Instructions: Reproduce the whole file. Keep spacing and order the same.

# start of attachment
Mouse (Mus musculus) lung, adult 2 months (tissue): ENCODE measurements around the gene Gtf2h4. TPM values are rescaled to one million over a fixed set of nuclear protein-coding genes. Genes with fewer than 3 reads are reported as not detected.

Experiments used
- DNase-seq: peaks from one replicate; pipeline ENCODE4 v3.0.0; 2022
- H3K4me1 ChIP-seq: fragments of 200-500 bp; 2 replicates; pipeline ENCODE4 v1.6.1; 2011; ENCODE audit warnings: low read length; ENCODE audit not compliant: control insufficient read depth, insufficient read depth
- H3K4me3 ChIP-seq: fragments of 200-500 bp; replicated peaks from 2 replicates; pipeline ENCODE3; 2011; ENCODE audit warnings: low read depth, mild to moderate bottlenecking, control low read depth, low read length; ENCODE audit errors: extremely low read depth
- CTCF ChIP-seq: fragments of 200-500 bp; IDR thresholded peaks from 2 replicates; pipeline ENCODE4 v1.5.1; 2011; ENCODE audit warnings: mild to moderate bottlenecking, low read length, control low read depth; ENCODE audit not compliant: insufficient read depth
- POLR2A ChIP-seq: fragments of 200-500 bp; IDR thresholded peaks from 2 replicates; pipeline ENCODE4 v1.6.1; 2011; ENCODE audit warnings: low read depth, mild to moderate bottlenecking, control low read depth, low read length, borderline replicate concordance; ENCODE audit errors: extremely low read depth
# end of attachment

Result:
Mouse (Mus musculus) lung, adult 2 months (tissue): ENCODE measurements around the gene Gtf2h4. TPM values are rescaled to one million over a fixed set of nuclear protein-coding genes. Genes with fewer than 3 reads are reported as not detected.

Experiments used
- DNase-seq: peaks from one replicate; pipeline ENCODE4 v3.0.0; 2022
- H3K4me1 ChIP-seq: fragments of 200-500 bp; 2 replicates; pipeline ENCODE4 v1.6.1; 2011; ENCODE audit warnings: low read length; ENCODE audit not compliant: control insufficient read depth, insufficient read depth
- H3K4me3 ChIP-seq: fragments of 200-500 bp; replicated peaks from 2 replicates; pipeline ENCODE3; 2011; ENCODE audit warnings: low read depth, mild to moderate bottlenecking, control low read depth, low read length; ENCODE audit errors: extremely low read depth
- CTCF ChIP-seq: fragments of 200-500 bp; IDR thresholded peaks from 2 replicates; pipeline ENCODE4 v1.5.1; 2011; ENCODE audit warnings: mild to moderate bottlenecking, low read length, control low read depth; ENCODE audit not compliant: insufficient read depth
- POLR2A ChIP-seq: fragments of 200-500 bp; IDR thresholded peaks from 2 replicates; pipeline ENCODE4 v1.6.1; 2011; ENCODE audit warnings: low read depth, mild to moderate bottlenecking, control low read depth, low read length, borderline replicate concordance; ENCODE audit errors: extremely low read depth